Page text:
August 2022 - Present
ONNX Neural Networks
Oculus Quest 2
Arcane Algebra is a first-person virtual-reality game designed for students who are beginning to learn basic algebraic operators (Addition, Multiplication, and Subtraction). Using their controller as a wand, players cast mathematical spells to defeat the group of angry goblins attacking the village.
Integrating Learning Into Gameplay
As technology continues to embed itself in society, kids are being exposed to new an exicting ways to learn. They can travel to far off places using VR, and visualize complex 3D models with ease. Webites like CoolMathGames.com are used as fun replacements for the tedious repition of memorizing mathematical rules, and iPads are becoming more commonly available in most schools.
Yet, from my experience playing these games, I haven’t found much excitement in playing them. Instead of being transported to a new realm with each game, it feels like you’re doing Math, but in a new arbitrary setting that the game sets up for you. An easy example of this is Math Agar, a reskinned version of the popular web game agar.io. Yet where Math Agar differs from it’s more popular counterpart, is the addition of an equation. Eating special orbs with the answer to this equation will grant you extra mass, while eating an incorrect answer will decrease your size.
While this may be fun for the first few minutes, it quickly becomes apparent that Math Agar can never equate to it’s original inspiration. It doesn’t feel like the Math aspect has been correctly integrated into the game. You’re not playing a Math game, you’re just playing a game and also doing mathematics on top of it. There isn’t any integration between the two. Not to mention the fact that kids can simply avoid doing any math, as there is no explicit penalty to not going after those special orbs!
An ogre from Timez Attack
Yet, educational games don’t have to be like this at all. Growing up I had the chance to play a 2007 game called Timez Attack.
Timez Attack uses the natural progression of learning a multiplication table (starting at lower numbers and adding higher ones slowly) and maps it to a progression of levels. Each level is centered around multiplication by a certain number (starting with 1, then 2, and so on). Players have to fight 12 different ogres, and a boss ogre, on these levels to help them learn and memorize their mutiplication tables.
This adds a larger sense of progression into the game, as each test of multiplication is a reenforcement of previous tests.
Timez Attack also provides students with different ways to visualize the problems they are asked to solve. Before fighting each ogre in a level, players are provided with a visualization of the problem they’re asked to solve. This is done through a locked door, that each ogre sits behind. Each one of these doors has a formula marked on it (2x3 for example). Before that door can unlock, players must run around and catch 3 groups of snails, giving them a visual of what 2x3 actually represents. This “catching-phase” further reinforces the learning process, and adds diversity into the core gameplay loop.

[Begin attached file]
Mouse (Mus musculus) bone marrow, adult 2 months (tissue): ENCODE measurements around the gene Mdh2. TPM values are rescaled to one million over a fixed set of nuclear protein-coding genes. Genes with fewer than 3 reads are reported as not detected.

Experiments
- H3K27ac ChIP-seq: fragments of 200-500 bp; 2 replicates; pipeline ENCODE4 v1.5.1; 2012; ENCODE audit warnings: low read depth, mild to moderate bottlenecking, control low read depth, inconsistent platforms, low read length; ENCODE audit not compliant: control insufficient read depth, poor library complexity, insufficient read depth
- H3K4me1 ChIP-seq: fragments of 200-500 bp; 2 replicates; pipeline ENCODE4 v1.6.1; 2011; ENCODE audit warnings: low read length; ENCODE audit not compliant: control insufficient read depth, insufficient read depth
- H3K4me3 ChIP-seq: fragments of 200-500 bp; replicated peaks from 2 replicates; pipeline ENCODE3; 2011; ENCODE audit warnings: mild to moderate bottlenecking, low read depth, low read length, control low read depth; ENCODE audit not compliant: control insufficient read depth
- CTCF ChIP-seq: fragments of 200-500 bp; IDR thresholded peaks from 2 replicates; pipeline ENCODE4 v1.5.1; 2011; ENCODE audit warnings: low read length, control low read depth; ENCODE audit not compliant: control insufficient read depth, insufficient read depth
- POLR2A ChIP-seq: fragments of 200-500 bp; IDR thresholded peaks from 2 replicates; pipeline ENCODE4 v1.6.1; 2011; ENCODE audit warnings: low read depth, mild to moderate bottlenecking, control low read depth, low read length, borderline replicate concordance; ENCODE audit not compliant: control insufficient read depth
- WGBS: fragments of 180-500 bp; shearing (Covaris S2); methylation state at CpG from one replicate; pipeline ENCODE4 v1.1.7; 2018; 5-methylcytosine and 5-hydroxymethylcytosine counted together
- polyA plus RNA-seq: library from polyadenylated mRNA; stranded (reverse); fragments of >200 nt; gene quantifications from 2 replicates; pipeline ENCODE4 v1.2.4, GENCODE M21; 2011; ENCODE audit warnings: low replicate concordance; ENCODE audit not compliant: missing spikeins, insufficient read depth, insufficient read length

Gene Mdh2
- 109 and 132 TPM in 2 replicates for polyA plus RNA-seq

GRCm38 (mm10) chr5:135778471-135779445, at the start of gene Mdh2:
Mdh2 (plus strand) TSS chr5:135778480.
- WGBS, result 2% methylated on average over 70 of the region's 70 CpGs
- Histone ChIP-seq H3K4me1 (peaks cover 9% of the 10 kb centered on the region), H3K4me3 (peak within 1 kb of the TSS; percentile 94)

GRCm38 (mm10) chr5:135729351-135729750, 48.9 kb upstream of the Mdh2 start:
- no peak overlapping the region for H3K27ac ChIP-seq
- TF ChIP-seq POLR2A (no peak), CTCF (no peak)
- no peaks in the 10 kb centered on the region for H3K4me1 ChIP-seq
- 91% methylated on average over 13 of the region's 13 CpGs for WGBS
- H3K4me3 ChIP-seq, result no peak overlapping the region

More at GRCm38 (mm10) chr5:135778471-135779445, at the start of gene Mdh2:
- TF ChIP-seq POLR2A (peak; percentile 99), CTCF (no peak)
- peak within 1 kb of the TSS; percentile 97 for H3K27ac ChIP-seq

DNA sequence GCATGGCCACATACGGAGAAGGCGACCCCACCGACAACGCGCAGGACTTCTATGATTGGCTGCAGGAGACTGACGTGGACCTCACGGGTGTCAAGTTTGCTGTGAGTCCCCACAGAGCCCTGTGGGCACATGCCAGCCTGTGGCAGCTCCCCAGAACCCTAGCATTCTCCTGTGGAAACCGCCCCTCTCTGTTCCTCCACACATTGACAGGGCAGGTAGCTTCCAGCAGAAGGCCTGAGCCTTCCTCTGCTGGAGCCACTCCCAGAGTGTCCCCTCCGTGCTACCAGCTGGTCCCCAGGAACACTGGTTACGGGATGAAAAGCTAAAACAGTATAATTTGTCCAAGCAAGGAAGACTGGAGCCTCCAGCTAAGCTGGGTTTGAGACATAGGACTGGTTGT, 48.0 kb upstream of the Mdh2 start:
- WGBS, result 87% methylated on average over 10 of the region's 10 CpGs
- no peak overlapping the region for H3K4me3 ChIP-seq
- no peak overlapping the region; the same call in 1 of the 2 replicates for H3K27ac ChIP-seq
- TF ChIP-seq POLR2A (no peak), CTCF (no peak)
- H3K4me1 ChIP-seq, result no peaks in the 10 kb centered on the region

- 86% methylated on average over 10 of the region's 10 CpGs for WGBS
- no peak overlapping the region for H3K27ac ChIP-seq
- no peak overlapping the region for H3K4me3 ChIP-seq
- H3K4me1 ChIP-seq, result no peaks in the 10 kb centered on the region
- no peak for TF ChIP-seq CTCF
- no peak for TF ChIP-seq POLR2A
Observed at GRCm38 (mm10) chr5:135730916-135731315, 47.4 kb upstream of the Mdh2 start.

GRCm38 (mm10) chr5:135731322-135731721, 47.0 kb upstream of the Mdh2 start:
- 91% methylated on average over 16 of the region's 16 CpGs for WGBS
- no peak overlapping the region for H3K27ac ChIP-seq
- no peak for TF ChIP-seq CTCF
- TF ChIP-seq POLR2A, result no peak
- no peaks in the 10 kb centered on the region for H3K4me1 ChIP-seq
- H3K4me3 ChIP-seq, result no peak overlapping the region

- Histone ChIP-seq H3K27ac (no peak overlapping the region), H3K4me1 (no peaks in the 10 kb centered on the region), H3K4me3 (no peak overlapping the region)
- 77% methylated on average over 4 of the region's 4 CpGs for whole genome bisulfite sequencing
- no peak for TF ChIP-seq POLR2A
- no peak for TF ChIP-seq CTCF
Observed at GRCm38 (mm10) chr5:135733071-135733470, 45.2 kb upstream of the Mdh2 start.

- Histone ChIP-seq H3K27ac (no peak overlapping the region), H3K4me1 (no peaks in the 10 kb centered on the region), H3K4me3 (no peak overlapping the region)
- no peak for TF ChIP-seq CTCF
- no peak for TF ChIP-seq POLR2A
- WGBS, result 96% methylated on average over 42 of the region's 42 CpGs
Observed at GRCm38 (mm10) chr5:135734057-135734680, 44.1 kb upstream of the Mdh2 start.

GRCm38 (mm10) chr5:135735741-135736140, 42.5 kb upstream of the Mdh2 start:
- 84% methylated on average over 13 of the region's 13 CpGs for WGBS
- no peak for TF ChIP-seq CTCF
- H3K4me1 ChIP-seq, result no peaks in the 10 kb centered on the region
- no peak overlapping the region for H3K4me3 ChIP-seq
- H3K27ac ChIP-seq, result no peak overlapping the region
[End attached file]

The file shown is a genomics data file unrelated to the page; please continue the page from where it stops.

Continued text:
Confidence Interval for a hand-drawn 4
For Arcane Algebra, I wanted to utilize the immersive capabilities of VR to make players feel powerful while writing out their solutions. To do this, I used a convolutional neural network model trained on the MNIST dataset, to parse hand-written digits.
When given a 26x26 greyscale image of a number, the model will return a confidence value of what that number might be. By finding the value with the heighest confidence interval, we can fairly accurately interpret a user’s handwriting.
By projecting the set of world coordinates that make up the player’s gesture onto a 2D plane, and then scaling them to fit onto a 26x26 texture, I was able to map gestures into images the the MNIST model could understand.
I did initially run into a lot of issues with the accuracy of the model, despite it having a 99% accuracy rate with the training data. I intended on disgusing this inaccuracy as an “unstable spell”, which would occur when the model did not meet a certain level of confidence for a number. When players cast an unstable spell, the monster they were facing would be sent backwards, giving them additional time to try writing their solution again.
Thankfully, with guidance from some of my peers, I found that this inaccuracy was caused from the way my images were being created. While my images had thick lines and often took up the whole image, the training dataset always had the image centered and written with thin lines. This difference in how the data was presented caused the model to behave unpredictably. Yet, it was easily resolved by adding some padding and decreasing the stroke width of the drawings.
Turning a hand-drawn number into a texture, and then running it through the MNIST model
As I continue to work on Arcane Algebra, I want to make sure I’m putting an emphasis on supporting different learning styles. I think something that Timez Attack excels in is in the different ways it presents problems to players. No one processes things the same way, so we can’t expect to have one game that works for everyone.
As such, I’m interested in finding new ways to present information to students, and making the learning process more enjoyable for everyone.
I’d love to play around different modes for each one of the mathematical operations. Maybe a fruit-ninja-inspired mode for visualizing divisions, or a real-time-strategy minigame focused on multiplying your troops to form larger ones. The posibilities are endless!